11. The terminal of claim 10, the controller programmed to choose selectively a limited number of peers in the peer-to-peer network to notify that the terminal has joined the network.

12. A method in a mobile peer communication terminal, the method comprising: associating a terminal identity with corresponding transport information for at least one other peer terminal in a mapping table of the mobile peer communication terminal; updating the transport information for the at least one other peer terminal when the peer communication terminal determines that the transport information of the other peer terminal has changed.

13. The method of claim 12, associating the terminal identity with corresponding transport privacy information for the at least one other peer terminal in the mapping table of the mobile peer communication terminal.

14. The method of claim 12, associating the terminal identity to a corresponding available bandwidth connection size information for the at least one other peer terminal in the mapping table of the mobile peer communication terminal.

15. The method of claim 12, associating the terminal identity to corresponding peer inquiry response time information for the at least one other peer terminal in the mapping table of the mobile peer communication terminal.

16. The method of claim 12, querying a third peer terminal for transport information for the at least one other peer terminal and receiving the said transport information.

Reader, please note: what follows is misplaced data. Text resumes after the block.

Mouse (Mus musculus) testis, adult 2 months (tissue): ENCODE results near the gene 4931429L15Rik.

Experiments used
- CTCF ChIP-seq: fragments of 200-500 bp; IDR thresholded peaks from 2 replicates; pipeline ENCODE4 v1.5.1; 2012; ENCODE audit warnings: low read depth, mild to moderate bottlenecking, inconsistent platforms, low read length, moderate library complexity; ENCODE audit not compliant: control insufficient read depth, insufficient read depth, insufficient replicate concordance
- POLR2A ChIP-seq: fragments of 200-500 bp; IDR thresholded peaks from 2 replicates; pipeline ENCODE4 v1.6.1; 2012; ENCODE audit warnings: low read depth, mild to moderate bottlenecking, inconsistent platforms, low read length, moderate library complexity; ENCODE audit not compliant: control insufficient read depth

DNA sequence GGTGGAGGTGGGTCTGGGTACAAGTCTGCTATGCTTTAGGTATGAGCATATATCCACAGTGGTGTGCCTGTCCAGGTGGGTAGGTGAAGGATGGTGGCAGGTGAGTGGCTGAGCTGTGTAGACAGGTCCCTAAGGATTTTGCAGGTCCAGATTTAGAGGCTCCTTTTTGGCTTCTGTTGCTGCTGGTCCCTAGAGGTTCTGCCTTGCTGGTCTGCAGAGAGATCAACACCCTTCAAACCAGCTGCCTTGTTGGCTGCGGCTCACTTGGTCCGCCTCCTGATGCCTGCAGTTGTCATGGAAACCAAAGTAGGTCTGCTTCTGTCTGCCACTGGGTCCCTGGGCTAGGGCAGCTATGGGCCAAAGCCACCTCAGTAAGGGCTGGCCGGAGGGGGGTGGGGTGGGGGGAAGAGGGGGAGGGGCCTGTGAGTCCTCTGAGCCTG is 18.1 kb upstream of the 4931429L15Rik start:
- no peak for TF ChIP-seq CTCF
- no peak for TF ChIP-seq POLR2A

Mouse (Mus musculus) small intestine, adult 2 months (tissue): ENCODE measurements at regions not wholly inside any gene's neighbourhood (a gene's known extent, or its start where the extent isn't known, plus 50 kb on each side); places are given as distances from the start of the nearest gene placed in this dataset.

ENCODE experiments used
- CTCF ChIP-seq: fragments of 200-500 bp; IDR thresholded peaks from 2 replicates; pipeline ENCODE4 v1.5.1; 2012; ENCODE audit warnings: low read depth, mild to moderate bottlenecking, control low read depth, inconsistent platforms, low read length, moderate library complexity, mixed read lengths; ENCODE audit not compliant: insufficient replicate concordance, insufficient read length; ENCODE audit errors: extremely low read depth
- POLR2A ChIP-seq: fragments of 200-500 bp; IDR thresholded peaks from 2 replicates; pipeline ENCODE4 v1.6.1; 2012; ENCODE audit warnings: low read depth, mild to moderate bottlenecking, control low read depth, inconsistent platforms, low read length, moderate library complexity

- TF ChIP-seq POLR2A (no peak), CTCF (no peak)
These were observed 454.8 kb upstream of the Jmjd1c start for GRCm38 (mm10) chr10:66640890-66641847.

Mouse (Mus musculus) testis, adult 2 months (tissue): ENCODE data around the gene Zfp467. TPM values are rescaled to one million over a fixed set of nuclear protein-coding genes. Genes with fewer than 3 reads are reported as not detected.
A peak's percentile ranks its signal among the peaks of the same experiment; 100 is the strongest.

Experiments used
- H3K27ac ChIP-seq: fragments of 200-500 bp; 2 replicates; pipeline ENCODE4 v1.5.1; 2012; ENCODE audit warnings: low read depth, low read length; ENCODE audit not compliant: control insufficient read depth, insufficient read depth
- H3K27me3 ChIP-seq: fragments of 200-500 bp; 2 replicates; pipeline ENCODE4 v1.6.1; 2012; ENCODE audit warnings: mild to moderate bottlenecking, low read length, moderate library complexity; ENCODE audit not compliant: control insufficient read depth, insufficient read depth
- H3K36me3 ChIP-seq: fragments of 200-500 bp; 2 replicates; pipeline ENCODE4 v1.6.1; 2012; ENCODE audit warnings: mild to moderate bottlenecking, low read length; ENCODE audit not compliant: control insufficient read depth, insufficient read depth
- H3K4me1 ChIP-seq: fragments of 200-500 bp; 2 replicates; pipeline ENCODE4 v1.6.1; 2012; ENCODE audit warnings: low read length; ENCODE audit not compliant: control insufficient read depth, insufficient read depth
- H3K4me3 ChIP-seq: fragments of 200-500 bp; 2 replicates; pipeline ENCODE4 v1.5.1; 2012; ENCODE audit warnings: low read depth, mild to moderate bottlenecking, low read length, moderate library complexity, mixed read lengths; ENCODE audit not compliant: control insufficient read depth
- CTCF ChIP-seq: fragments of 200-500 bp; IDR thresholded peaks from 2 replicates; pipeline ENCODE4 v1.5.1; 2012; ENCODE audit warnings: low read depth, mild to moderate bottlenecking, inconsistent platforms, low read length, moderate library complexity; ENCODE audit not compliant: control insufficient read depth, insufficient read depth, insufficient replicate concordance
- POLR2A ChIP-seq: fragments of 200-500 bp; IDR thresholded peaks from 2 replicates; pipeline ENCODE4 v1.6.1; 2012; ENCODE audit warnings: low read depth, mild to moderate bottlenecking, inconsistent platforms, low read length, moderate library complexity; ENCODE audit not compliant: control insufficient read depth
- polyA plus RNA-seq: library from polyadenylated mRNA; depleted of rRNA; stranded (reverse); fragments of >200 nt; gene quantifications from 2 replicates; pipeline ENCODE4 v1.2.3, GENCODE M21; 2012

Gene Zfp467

17. The method of claim 12, sending the transport information for the at least one other peer terminal to a third peer terminal in response to receiving a request for the transport information from another peer terminal.

18. The method of claim 12, deleting the terminal identity and corresponding transport information for the at least one other peer terminal from mapping table if the transport information is not updated within a specified time period or because of low prioritization of the transport information.

19. A peer communication terminal capable of communicating in a peer to peer network of other peer terminals, the terminal comprising: a transport information query module for requesting transport information for another peer terminal from another peer terminal; a transport information receiving entity for receiving requested transport information; a module for storing received transport information and terminal identities in a mapping table stored on the peer communication terminal.

20. The terminal of claim 19, a module for responding to requests for transport information received from other peer terminals, the response based on information stored in the mapping table.

21. The terminal of claim 19, a module for updating transport information of the peer terminal in the mapping table.

22. The terminal of claim 19, a module for looking up transport information corresponding to a terminal identity in the mapping table.

23. The terminal of claim 19, a module for joining a peer to peer network consisting of other peer terminals, each of the other peer terminals having: a transport information query module for requesting transport information for another peer terminal from another peer terminal; a transport information receiving entity for receiving requested transport information; a module for inserting received transport information and terminal identities in a mapping table stored on the peer communication terminal.